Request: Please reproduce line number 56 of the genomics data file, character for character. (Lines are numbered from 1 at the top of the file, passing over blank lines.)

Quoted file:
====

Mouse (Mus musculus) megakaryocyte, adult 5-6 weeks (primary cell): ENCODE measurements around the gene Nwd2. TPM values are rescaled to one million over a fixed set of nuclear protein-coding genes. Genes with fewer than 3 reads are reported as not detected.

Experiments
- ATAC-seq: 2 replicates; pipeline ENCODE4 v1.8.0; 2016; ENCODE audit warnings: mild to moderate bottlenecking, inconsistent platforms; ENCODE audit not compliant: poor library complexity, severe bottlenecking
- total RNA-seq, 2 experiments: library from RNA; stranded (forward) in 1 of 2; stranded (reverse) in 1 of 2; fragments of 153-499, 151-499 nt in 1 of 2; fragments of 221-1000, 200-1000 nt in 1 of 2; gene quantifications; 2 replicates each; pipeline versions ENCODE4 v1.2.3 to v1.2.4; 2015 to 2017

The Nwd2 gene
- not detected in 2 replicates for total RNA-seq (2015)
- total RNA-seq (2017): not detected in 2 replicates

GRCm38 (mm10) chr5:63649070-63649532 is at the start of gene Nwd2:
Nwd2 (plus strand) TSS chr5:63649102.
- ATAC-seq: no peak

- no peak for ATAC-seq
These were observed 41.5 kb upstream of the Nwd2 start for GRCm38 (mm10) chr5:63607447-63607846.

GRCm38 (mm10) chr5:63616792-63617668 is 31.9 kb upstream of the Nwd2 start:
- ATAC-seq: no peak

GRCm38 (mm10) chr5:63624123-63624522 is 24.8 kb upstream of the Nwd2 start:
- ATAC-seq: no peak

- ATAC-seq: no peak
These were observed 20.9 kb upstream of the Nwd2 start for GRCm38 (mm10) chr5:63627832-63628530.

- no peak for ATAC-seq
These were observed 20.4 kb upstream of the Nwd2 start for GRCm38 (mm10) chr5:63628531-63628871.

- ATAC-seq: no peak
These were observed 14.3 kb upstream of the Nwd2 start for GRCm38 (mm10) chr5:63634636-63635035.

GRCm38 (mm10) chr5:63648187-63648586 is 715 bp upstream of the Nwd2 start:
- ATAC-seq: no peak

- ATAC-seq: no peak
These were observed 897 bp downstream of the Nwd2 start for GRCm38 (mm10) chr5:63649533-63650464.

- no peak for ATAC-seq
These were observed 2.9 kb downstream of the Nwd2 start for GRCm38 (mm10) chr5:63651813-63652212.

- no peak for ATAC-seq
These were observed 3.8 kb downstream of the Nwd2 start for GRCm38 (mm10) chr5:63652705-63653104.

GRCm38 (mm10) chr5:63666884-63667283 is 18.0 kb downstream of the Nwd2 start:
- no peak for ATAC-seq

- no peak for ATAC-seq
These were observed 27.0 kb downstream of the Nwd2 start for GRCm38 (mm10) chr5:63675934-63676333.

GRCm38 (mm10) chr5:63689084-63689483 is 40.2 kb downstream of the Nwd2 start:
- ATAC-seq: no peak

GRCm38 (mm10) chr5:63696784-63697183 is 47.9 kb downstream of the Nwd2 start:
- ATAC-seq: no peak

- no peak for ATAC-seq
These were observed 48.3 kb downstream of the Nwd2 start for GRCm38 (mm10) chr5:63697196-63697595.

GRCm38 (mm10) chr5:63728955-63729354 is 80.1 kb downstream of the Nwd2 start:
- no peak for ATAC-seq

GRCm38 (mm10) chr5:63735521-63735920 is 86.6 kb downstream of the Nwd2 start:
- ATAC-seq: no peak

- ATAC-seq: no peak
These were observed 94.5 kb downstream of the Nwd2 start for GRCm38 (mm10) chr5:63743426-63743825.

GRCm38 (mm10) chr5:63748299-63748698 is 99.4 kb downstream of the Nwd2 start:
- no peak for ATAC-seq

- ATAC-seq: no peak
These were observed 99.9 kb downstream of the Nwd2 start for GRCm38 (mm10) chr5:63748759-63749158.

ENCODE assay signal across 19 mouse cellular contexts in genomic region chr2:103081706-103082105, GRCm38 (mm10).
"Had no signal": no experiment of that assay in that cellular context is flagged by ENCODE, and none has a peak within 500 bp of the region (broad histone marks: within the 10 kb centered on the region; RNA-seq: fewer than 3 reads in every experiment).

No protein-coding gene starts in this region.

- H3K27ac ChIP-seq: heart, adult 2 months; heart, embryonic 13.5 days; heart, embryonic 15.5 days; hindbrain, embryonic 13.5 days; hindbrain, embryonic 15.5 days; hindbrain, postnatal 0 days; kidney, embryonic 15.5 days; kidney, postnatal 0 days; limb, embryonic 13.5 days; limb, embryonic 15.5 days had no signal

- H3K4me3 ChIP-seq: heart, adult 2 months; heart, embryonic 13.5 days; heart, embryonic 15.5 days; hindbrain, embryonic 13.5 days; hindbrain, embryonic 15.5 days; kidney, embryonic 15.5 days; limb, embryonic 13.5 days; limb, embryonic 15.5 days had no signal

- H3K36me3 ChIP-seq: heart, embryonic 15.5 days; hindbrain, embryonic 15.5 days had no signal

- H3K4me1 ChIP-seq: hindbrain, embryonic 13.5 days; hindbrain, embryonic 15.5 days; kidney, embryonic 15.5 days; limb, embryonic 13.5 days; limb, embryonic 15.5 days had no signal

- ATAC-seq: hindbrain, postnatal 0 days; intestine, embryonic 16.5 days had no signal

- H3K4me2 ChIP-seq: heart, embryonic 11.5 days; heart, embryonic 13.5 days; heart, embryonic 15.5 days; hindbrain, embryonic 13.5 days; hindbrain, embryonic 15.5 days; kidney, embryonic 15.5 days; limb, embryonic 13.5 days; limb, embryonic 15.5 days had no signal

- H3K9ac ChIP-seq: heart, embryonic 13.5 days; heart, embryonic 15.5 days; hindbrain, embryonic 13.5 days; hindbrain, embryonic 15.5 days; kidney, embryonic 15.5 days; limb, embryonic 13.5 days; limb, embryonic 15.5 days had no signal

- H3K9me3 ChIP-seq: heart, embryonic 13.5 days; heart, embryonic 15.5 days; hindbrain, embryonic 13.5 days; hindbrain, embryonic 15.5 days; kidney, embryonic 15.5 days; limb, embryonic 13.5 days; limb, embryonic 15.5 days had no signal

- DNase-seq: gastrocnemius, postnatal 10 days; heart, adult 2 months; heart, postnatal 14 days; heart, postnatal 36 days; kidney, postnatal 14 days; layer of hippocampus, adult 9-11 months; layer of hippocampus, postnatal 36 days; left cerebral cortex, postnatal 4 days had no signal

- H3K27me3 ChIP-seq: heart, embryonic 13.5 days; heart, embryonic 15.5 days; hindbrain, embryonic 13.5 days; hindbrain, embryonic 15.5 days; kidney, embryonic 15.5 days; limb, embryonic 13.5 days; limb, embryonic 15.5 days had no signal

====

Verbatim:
- H3K36me3 ChIP-seq: heart, embryonic 15.5 days; hindbrain, embryonic 15.5 days had no signal